How many times, as young adults, did we joke with a friend about hanging out until we were old? I know I’ve done that with a friend… if her husband and mine both go before we do, we’ll move in together and conquer the world ourselves. All joking aside, more and more seniors have chosen this path as the way to go. It’s called Aging in Cohousing, and the classic TV show “The Golden Girls” showed exactly how it can work.
What is Aging in Cohousing?
When seniors (particularly those who are not related to one another) decide to move in together to share life and expenses, we call it aging in cohousing. One article described it as “college-style living, minus the keg stands.” Sounds fun, right? But there are more advantages to this style of living than just fun. Let’s explore some reasons why this may be the perfect solution for you or your senior loved one.
Reason 1: Loneliness
With the recent pandemic causing people, particularly seniors, to feel isolated during quarantine, many seniors and their families now realize that having a roommate around all the time can help prevent this problem. Since you and your roommate live in the same household, you would quarantine together and be able to keep each other company. If the person gets on your nerves, you can always go to your own space and close the door for some alone time. Even in normal times, apart from quarantine, you would have others around to stave off loneliness.
Reason 2: Finances
You or your senior loved one may be at a point where living alone is no longer safe but a long-term facility is not yet necessary. Since facilities cost so much, aging in cohousing can save money while providing a safer alternative to living alone. Most of the time, you and your roommate split expenses you already paid where you lived before, causing you to pay less. This allows you to save money for if you come to the point where you need to live in a facility with a higher level of care.
Reason 3: Physical and Cognitive Health
In the same article referenced above, a gentlemen who works to foster community for seniors commented, “We reserve isolation for our worst criminals.” Yet so many seniors in long-term care facilities experience nothing but isolation. They spend so much time alone in their rooms that their physical and cognitive health suffers as a result.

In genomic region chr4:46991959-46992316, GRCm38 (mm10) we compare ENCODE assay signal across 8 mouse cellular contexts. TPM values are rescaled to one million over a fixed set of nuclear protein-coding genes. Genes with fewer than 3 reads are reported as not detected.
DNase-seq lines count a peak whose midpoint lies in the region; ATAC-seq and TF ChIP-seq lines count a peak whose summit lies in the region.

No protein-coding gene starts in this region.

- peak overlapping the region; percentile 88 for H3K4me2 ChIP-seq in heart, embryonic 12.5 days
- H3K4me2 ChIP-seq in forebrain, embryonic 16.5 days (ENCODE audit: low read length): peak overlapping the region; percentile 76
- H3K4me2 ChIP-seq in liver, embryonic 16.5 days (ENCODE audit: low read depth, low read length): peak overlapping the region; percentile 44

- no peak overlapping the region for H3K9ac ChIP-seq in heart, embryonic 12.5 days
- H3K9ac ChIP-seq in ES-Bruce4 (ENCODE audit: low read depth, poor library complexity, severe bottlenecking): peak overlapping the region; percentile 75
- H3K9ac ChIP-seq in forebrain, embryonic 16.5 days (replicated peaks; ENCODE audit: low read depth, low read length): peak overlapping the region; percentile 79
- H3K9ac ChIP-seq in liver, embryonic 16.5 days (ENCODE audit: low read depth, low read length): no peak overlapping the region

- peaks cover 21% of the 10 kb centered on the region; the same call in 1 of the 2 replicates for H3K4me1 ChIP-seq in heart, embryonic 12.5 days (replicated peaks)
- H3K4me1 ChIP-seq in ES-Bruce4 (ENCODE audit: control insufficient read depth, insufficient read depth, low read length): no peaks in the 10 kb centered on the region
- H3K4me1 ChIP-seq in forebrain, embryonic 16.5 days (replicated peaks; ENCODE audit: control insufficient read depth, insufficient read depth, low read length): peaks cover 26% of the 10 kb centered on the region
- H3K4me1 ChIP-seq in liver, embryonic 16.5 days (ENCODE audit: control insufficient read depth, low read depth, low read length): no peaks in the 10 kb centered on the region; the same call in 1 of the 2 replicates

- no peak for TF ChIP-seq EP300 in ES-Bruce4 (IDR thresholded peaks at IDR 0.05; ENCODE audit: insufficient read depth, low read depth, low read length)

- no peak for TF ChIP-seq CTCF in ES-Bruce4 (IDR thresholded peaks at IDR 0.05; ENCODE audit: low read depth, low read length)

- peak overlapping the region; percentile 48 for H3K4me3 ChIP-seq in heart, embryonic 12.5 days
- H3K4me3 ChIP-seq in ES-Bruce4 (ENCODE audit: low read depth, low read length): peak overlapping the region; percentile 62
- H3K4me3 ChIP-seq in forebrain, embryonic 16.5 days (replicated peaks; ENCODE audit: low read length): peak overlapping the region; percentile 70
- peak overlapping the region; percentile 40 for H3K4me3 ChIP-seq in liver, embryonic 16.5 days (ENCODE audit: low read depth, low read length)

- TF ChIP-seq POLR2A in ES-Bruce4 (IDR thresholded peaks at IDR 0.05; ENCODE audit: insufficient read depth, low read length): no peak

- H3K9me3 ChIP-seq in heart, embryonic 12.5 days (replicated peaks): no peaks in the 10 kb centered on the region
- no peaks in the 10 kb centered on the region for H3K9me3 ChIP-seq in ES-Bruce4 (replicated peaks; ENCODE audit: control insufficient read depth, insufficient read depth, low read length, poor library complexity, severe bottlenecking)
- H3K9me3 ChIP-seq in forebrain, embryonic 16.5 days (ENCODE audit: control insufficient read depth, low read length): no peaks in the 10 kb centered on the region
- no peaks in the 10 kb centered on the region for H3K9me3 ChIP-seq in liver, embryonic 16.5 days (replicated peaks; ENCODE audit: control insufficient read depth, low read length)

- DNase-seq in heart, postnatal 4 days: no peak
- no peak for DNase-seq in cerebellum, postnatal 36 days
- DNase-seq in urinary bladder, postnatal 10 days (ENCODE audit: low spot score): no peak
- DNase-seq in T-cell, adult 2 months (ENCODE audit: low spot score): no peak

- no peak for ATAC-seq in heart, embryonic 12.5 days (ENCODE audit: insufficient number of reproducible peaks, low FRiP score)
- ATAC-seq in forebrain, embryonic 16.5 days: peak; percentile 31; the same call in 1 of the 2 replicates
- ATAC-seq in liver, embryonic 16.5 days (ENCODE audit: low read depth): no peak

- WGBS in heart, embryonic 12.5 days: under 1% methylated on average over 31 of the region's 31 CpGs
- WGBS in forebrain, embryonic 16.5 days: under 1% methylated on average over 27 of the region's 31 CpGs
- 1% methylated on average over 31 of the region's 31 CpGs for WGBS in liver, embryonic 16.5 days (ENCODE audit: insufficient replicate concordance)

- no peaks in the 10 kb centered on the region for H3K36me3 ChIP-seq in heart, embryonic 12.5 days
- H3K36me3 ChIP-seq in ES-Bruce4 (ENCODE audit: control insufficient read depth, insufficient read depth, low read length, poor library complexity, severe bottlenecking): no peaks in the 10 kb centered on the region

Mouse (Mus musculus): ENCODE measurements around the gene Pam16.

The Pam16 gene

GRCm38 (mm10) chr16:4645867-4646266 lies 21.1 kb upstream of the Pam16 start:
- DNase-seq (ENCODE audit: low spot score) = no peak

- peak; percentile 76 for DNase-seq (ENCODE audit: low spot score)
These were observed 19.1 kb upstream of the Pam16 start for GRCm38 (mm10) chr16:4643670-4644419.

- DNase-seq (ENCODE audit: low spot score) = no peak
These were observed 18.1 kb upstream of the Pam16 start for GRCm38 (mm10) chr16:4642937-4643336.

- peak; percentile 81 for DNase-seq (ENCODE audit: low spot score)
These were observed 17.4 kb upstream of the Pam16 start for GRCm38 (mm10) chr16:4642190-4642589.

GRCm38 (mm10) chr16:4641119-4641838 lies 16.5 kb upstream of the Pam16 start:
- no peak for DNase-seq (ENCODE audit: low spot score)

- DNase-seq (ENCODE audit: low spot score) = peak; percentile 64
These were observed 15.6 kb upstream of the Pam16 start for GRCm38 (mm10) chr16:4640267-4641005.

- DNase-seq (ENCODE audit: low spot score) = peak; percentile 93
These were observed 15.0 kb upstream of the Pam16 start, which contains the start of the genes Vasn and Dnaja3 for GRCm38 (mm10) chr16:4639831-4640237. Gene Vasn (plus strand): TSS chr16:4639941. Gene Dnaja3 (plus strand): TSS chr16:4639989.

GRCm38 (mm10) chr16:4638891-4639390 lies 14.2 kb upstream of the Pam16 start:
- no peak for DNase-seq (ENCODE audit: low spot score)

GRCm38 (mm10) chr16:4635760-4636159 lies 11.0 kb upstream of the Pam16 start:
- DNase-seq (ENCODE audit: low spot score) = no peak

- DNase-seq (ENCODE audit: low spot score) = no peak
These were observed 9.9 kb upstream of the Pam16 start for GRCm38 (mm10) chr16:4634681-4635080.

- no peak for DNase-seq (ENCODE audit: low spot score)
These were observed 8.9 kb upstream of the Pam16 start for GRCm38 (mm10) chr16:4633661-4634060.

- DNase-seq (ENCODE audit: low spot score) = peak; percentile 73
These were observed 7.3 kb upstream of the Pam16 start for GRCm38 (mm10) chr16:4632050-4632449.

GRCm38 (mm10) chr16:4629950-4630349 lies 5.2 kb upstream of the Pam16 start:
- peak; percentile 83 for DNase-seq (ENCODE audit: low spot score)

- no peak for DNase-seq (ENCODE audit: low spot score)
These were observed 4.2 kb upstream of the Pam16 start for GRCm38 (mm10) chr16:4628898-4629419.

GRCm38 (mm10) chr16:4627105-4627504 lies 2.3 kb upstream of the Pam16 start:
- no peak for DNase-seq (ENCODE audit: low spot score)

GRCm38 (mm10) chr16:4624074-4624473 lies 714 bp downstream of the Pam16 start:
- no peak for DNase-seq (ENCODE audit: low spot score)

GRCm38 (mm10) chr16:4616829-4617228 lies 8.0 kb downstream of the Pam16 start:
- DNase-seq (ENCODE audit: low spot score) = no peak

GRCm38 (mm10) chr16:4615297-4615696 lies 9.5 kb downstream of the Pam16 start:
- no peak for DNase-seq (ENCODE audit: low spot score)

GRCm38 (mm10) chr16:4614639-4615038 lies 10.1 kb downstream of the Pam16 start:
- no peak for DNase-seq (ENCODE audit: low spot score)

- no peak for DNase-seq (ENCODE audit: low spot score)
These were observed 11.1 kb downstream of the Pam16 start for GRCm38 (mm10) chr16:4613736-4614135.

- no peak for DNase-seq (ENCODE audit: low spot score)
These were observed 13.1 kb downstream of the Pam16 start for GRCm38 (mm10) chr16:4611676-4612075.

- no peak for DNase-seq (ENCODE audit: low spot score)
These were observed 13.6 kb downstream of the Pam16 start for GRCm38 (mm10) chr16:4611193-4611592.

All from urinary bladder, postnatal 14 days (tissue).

When you have a community of friends aging in cohousing, you tend to participate in life together. These activities keep the body and mind active, allowing for better all around health. Housemates can encourage one another to get out and do things or even have activities at home. An active body and mind is a much healthier body and mind.
Reason 4: Independence
Seniors have a hard time surrendering their independence, and with good reason. Sharing a house in retirement allows them to cling to that feeling that they don’t have to rely on others as much. If even one of the residents is able to drive, all housemates feel less like they have to rely on family for every little thing. In short, they feel as though they still have their own lives.
Reason 5: Safety
There’s an old saying that there’s safety in numbers. Safety remains one of the top reasons people must move out of their homes into a different situation. When seniors share living arrangements, safety becomes less of a factor. In case of an accident or emergency, someone is always there, even if only to call for help. You don’t have to worry about your senior falling and staying that way for an extended period of time before someone finds them.
Reason 6: Extended Family
Lastly, when seniors share living arrangements, it extends their families. What does that mean? Your roommates’ families become your family, too. On one hand, you benefit when anyone’s family come to visit. It’s almost like you all have more grandchildren, and they get to have more grandparents! On the other hand, this provides more resources to help in emergencies or to run errands. I know that if my parents lived in this kind of situation and I ran errands for them, I would certainly be happy to address the needs of others in the house, as well. In situations like the pandemic, families could rotate grocery shopping and other errands for the safety of all in the house.
Aging in Cohousing Experience
Do you know of anyone who successfully shares housing with friends in their retirement years? We’d love to hear your experiences! If you think you’re ready to try doing this with yourself or a loved one, we found a great starter’s guide for a Golden Girls home to get you going. You can tell us all about it in the comments or over on our Facebook page. We can’t wait to hear about it!